|Hoseok Song (left), Yang Xu and Sun-Ku Chung (foreground) developed the new technique. (Credit: UCSD)|
“This will help to open up the whole human embryonic stem cell field. Otherwise, there’s really few efficient ways you can study genetics with them,” said Yang Xu, professor of biology at the University of California, San Diego who directed the research, which was funded by California Institute for Regenerative Medicine, the state’s stem cell research agency, established after the passage of Proposition 71.
Xu and co-authors Hoseok Song and Sun-Ku Chung, both postdoctoral fellows in Xu’s research group, describe their technique in the January 8 issue of the journal Cell Stem Cell.
Most attempts to alter the genetic makeup of the cells have proved too inefficient, Xu said. His group used bacterial artificial chromosomes, or BACs, to improve the yield.
BACs are synthesized circles of human DNA, which bacteria will replicate just like their own native chromosomes. Commercially available BACs can be modified within bacterial cells to insert altered copies of specific genes. Once the modified BACs are introduced into human cells, they will sometimes pair up with a matching segment of a human chromosome and swap segments of DNA, a process called homologous recombination.
The advantage of using BACS to alter the genetic code in human cells comes from the long flanking sequences on either side of the modified gene, which increases the chance that the BAC with line up with native DNA in position for a swap. Other genetic approaches have been limited by shorter segments of DNA.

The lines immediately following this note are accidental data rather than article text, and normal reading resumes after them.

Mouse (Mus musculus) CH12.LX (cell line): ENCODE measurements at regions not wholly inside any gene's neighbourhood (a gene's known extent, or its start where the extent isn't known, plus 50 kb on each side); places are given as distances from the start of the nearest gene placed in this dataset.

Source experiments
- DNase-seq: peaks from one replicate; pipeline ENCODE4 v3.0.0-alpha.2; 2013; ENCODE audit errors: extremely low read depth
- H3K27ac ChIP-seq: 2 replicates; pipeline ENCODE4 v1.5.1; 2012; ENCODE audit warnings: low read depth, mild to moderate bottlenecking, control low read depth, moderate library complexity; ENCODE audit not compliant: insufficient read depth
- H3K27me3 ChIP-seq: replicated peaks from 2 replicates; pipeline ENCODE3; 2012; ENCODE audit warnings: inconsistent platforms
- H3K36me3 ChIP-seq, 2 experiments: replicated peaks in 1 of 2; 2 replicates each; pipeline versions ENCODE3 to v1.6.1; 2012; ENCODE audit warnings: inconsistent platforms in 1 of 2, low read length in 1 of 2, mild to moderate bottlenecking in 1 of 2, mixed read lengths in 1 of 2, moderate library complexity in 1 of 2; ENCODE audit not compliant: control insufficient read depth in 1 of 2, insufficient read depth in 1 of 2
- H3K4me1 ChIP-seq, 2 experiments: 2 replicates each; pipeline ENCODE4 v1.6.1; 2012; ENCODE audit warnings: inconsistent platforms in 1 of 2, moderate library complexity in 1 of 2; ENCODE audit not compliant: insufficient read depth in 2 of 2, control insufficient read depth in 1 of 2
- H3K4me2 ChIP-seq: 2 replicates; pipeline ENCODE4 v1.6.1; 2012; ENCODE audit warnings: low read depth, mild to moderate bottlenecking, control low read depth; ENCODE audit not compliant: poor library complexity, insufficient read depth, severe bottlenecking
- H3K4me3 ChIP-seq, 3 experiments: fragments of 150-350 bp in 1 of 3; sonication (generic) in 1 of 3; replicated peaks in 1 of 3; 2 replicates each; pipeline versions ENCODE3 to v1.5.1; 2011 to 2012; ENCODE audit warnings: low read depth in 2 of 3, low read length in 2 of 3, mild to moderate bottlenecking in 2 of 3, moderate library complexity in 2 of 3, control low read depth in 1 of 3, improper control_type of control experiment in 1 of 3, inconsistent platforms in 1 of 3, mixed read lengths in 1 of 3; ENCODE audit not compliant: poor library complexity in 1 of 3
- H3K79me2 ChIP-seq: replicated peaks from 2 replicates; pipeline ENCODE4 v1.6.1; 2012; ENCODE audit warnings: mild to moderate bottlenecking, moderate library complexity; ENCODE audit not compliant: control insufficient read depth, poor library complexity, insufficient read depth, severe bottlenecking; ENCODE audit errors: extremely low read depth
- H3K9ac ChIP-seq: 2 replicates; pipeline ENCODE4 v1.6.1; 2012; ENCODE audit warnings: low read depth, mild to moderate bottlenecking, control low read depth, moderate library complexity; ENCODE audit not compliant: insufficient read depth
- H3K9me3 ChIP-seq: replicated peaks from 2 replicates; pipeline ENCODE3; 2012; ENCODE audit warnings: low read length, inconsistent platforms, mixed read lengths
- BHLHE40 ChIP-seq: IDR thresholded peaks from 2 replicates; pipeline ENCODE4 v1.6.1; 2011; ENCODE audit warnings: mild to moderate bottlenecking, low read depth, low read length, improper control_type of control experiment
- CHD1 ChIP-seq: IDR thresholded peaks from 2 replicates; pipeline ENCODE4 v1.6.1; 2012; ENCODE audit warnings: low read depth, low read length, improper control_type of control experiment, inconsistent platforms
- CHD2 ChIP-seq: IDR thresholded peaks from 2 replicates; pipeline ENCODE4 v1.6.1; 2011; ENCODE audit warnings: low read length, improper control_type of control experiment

Using BACs, the team was able to substitute modified genes in 20 percent of treated cells. Standard methods of genetic modification typically achieve modification in fewer than one percent of cells, Xu said.
His group successfully transferred a defective copy of the gene p53, which suppresses cancer, into a human embryonic stem cell line. By repeating the process in a second round, they developed a line of cells in which both copies of the genes were disrupted.
They also report success with a different gene, ATM, which when mutated in humans causes Ataxia-telangiectasia, a disease characterized by a host of systemic defects including increased cancer risk, degeneration of specific types of brain cells and degraded telomeres, the protective caps at the end of each chromosome.
Genetically engineered mice with two bad copies of the ATM gene share some of these traits with human patients, but not all. Neurons don’t degenerate in ATM mice, for example, and the telomeres are long. “If you want to study accelerated shortening of telomeres, you can’t do it in the mouse. You can only do it in human cells,” Xu said.
Those differences propelled Xu’s group to develop human cell lines instead, with the hope that some of the processes that go wrong in human patients could be studied in the lab. Already, they have demonstrated that their ATM-deficient embryonic stem cell line has damaged telomeres. Other characteristics, such as the degeneration of specific types of neurons, will be the subject of future experiments, Xu said.
The authors say their approach can easily be adapted to modify other human genes within other stem cells lines. For their initial work, Xu’s group used a cell line that easily forms new colonies from single cells, but they also repeated the procedure in a cell line called H9, which has proved difficult to manipulate.
Because H9 was among the few cells lines approved for use by researchers funded by the federal government before new lines began to be approved in mid-December 2009, many researchers already have considerable experience with coaxing the cells into differentiating into specific types of tissues, for example, which would make the ability to genetically modify them particularly valuable.